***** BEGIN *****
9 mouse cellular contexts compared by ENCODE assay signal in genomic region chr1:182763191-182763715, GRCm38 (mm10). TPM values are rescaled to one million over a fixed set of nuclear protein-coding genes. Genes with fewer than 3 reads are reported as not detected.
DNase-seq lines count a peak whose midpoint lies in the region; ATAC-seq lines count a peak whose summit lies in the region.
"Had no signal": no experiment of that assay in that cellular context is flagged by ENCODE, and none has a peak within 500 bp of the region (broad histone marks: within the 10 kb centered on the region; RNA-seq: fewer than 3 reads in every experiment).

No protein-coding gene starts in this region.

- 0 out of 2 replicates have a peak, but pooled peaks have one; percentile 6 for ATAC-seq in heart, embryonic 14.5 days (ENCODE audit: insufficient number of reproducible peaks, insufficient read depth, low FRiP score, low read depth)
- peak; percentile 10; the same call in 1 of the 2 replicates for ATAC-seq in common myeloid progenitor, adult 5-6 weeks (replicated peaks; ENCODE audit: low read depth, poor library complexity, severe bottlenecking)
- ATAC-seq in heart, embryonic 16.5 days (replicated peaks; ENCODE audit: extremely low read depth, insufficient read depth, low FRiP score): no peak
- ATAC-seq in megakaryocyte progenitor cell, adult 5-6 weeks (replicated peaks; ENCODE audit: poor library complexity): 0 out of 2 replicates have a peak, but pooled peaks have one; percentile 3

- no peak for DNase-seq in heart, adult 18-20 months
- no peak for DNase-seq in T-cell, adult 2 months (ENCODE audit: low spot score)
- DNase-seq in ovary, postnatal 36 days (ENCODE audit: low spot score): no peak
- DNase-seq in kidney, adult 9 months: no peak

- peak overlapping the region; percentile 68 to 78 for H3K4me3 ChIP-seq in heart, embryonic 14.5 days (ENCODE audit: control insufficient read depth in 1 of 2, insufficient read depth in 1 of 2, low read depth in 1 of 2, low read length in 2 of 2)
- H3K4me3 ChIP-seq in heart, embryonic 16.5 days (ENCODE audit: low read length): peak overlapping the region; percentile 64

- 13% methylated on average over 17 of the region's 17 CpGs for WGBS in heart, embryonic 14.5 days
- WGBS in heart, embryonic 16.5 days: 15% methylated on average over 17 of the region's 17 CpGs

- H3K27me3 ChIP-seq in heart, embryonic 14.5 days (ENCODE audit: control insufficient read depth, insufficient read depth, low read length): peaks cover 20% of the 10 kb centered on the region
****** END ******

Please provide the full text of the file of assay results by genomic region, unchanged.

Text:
9 mouse cellular contexts compared by ENCODE assay signal in genomic region chr1:182763191-182763715, GRCm38 (mm10). TPM values are rescaled to one million over a fixed set of nuclear protein-coding genes. Genes with fewer than 3 reads are reported as not detected.
DNase-seq lines count a peak whose midpoint lies in the region; ATAC-seq lines count a peak whose summit lies in the region.
"Had no signal": no experiment of that assay in that cellular context is flagged by ENCODE, and none has a peak within 500 bp of the region (broad histone marks: within the 10 kb centered on the region; RNA-seq: fewer than 3 reads in every experiment).

No protein-coding gene starts in this region.

- 0 out of 2 replicates have a peak, but pooled peaks have one; percentile 6 for ATAC-seq in heart, embryonic 14.5 days (ENCODE audit: insufficient number of reproducible peaks, insufficient read depth, low FRiP score, low read depth)
- peak; percentile 10; the same call in 1 of the 2 replicates for ATAC-seq in common myeloid progenitor, adult 5-6 weeks (replicated peaks; ENCODE audit: low read depth, poor library complexity, severe bottlenecking)
- ATAC-seq in heart, embryonic 16.5 days (replicated peaks; ENCODE audit: extremely low read depth, insufficient read depth, low FRiP score): no peak
- ATAC-seq in megakaryocyte progenitor cell, adult 5-6 weeks (replicated peaks; ENCODE audit: poor library complexity): 0 out of 2 replicates have a peak, but pooled peaks have one; percentile 3

- no peak for DNase-seq in heart, adult 18-20 months
- no peak for DNase-seq in T-cell, adult 2 months (ENCODE audit: low spot score)
- DNase-seq in ovary, postnatal 36 days (ENCODE audit: low spot score): no peak
- DNase-seq in kidney, adult 9 months: no peak

- peak overlapping the region; percentile 68 to 78 for H3K4me3 ChIP-seq in heart, embryonic 14.5 days (ENCODE audit: control insufficient read depth in 1 of 2, insufficient read depth in 1 of 2, low read depth in 1 of 2, low read length in 2 of 2)
- H3K4me3 ChIP-seq in heart, embryonic 16.5 days (ENCODE audit: low read length): peak overlapping the region; percentile 64

- 13% methylated on average over 17 of the region's 17 CpGs for WGBS in heart, embryonic 14.5 days
- WGBS in heart, embryonic 16.5 days: 15% methylated on average over 17 of the region's 17 CpGs

- H3K27me3 ChIP-seq in heart, embryonic 14.5 days (ENCODE audit: control insufficient read depth, insufficient read depth, low read length): peaks cover 20% of the 10 kb centered on the region